It seems to have been another one of those cases where President Donald Trump’s line officers countermanded his orders in the name of sanity or humanity. The president, angry about the flood of migrants from Guatemala, Honduras and El Salvador seeking asylum in the United States and the failure of their home governments to stop them from leaving, ordered American aid to all three countries to be eliminated.
A State Department review concluded that the president’s order would leave a lot of already approved, already started projects short of completion, predicting a near-total waste of aid moneys already spent, so it restored about 70% of the president’s cuts.
This means not quite $200 million of this year’s aid money will be withheld, and all of next year’s budgeted $370 million will be diverted away from the so-called Northern Triangle of Central America.
Many analysts predict cutting all those health, education, poverty alleviation and anti-crime programs from the U.S. budget will only make conditions worse in Central America, and drive more Guatemalans, Hondurans and Salvadorans to head for the U.S. border.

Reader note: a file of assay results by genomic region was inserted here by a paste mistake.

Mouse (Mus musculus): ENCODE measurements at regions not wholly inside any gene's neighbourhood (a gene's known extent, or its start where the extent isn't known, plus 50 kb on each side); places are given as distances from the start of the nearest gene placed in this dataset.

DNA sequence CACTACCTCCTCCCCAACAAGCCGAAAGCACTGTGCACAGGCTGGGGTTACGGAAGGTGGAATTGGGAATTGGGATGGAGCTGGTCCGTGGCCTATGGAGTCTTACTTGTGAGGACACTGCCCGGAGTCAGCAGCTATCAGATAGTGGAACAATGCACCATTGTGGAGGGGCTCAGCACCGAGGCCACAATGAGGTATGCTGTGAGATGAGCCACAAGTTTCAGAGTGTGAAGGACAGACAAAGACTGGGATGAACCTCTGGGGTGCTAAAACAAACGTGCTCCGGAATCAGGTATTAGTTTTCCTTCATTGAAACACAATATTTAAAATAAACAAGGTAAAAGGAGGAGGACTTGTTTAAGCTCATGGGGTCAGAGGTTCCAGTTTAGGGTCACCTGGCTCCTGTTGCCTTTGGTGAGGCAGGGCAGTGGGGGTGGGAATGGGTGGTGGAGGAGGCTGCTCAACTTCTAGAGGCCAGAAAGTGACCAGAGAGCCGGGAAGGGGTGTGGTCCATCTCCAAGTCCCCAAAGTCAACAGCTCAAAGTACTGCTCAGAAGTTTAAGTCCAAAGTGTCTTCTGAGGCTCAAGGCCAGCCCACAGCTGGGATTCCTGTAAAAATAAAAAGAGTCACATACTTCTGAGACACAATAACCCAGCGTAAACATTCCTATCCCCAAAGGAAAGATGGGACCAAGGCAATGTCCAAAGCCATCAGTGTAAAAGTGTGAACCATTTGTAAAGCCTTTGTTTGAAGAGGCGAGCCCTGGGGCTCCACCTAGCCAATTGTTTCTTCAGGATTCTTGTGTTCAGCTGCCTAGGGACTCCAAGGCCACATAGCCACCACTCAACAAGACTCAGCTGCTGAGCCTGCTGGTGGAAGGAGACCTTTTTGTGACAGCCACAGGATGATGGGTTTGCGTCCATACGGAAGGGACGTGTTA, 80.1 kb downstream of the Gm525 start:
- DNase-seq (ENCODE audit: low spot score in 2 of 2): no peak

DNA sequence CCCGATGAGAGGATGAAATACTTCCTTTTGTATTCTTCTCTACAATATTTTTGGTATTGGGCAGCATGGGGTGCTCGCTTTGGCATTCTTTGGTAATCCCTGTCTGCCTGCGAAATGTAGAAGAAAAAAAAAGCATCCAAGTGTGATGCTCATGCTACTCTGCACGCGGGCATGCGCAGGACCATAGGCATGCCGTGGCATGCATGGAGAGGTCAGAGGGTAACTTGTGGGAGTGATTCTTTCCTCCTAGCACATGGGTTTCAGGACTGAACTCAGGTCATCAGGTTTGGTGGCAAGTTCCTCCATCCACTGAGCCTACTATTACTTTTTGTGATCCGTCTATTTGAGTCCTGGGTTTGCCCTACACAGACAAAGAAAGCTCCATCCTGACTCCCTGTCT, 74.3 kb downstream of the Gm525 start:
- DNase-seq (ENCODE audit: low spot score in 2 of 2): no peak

Photojournalist Anita Pouchard Serra, had been making news pictures along the border, adding hers to the flood of images through which the media define for the world this migration crisis. She was telling a story, but she concluded, there was more to it than she was seeing.
At a professional conference, she met another photographer who felt the same way. After Pouchard Serra, who is an Argentine based in France and the Mexican Koral Carballo got funding to trace the migration story away from its border destination to its source, they wanted local help. So they added Salvadoran writer Jessica Avalos to their team, and eventually sold their story to the New York Times.
The story is about the beach town Intipuca, El Salvador, a place shaped and sustained by migrations, to and from the United States.
Anita Pouchard Serra is an Argentine-French photo-journalist who with her colleagues, Mexican photographer Koral Carballo and Salvadorean writer Jessica Avalos, created the Welcome to Intipuca’ City Project, a multi-media portrait of a small Salvadoran town shaped and sustained by migrations to and from the United States. The project was recently featured in the New York Times.
Intipucá is a word in the Lenca language. However, due to historical savagery, indigenous are neither recognized nor self identified in El Salvador